Ignition breathalyzers an unlikely solution to a large problem

A recent trend in the fight against drunk driving in the United States has been the installation of ignition interlock devices in the cars of repeat offenders. Last Tuesday, however, lawmakers in New Mexico, which Wired News reports is one of the most dangerous places to drive, attempted to take this idea a step further with the introduction of HB126, which would eventually require all cars statewide to have these automobile breathalyzers (ignition locks) installed. According to Wired, the bill would mandate that ignition locks be installed in new cars by 2008 and in used cars by 2009. While it is commendable that these lawmakers want to make their state a safer place to drive, the proposal seems a bit extreme, not to mention unlikely.

New Mexico’s House of Representatives passed HB126 by a vote of 45-22, as reported by Wired. However, it did not reach the Senate before the end of sessions on Thursday. The stalling of the bill appears to be a blessing in disguise.

There are many scenarios to consider when mandating such a device. Cost is only one of these factors, as Dave Barthuss, executive for General Motors told Wired. “All of the automakers go to great lengths to ensure that the equipment we put in our vehicles is extremely reliable and the ignition interlocks are not even close.”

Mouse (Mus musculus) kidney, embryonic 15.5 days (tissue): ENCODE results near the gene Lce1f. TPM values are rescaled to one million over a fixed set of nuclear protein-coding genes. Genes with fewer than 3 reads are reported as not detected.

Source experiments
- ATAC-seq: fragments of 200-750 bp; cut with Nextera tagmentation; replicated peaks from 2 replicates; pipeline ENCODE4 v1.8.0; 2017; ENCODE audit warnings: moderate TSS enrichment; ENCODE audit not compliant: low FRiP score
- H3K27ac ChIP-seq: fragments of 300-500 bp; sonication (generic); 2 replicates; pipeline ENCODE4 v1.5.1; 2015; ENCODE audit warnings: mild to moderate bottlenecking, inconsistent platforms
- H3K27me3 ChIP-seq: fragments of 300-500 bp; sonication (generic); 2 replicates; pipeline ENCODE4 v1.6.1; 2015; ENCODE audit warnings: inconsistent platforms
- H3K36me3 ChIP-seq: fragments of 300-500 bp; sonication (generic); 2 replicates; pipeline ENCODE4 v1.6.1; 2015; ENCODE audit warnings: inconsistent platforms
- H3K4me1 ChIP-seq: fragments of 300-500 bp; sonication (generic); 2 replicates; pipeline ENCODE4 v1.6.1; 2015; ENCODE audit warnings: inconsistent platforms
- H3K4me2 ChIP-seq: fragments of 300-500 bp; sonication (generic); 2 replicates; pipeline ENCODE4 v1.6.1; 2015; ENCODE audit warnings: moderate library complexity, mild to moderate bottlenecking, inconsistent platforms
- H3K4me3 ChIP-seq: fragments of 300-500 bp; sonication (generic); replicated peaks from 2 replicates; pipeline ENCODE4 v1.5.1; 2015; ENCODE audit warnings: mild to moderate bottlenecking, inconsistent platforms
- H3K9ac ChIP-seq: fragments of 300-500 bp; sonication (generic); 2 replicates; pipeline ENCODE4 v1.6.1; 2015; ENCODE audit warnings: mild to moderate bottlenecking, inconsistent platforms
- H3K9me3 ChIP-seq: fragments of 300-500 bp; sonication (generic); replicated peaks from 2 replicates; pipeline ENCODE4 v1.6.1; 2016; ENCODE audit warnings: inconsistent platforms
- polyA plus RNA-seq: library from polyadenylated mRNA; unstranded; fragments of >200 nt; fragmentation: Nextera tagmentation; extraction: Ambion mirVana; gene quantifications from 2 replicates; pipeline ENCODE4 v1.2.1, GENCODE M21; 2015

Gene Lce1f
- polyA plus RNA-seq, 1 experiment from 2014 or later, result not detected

What happens if your car stalls in the middle of traffic? Would the motorist have to blow again before being able to start the vehicle? Ignition-interlock.com reports that a driver must wait 30 seconds before starting the car in order to achieve an accurate reading.

What about people who suffer from asthma? Will all users physically be able to handle the stress of taking a breathalyzer on a regular basis? Marietta Carr displayed similar concern to KRQE News 13.

“I think its just going to make it more difficult, especially for older citizens,” Carr said.

Questions such as these need answers before a state implements such a large plan. Such a policy would be more effective if applied to convicted DUI offenders.

According to Superiorinterlockservices.com, 1.5 million people are arrested for drunk driving per year. Approximately 500,000 of those arrests are repeat offenders. Figures such as these indicate that drunk drivers are not taking their offenses serious enough.

Autonet.ca reported in December that Florida would require repeat DUI and DWI offenders to have breathalyzer devices installed in their vehicles as of Feb. 1. Thirty-nine other states have implemented similar laws. However, with figures such as the latter, it may be a safer move to make them mandatory for first time offenders as well.

More thought needs to be put into a bill that would be as costly and unrealistic as HB126. Invasive measures, such as requiring a breathalyzer in order to start a car every time, seem like the knee-jerk reaction of a state that is desperate for answers and looking in the wrong place to find them.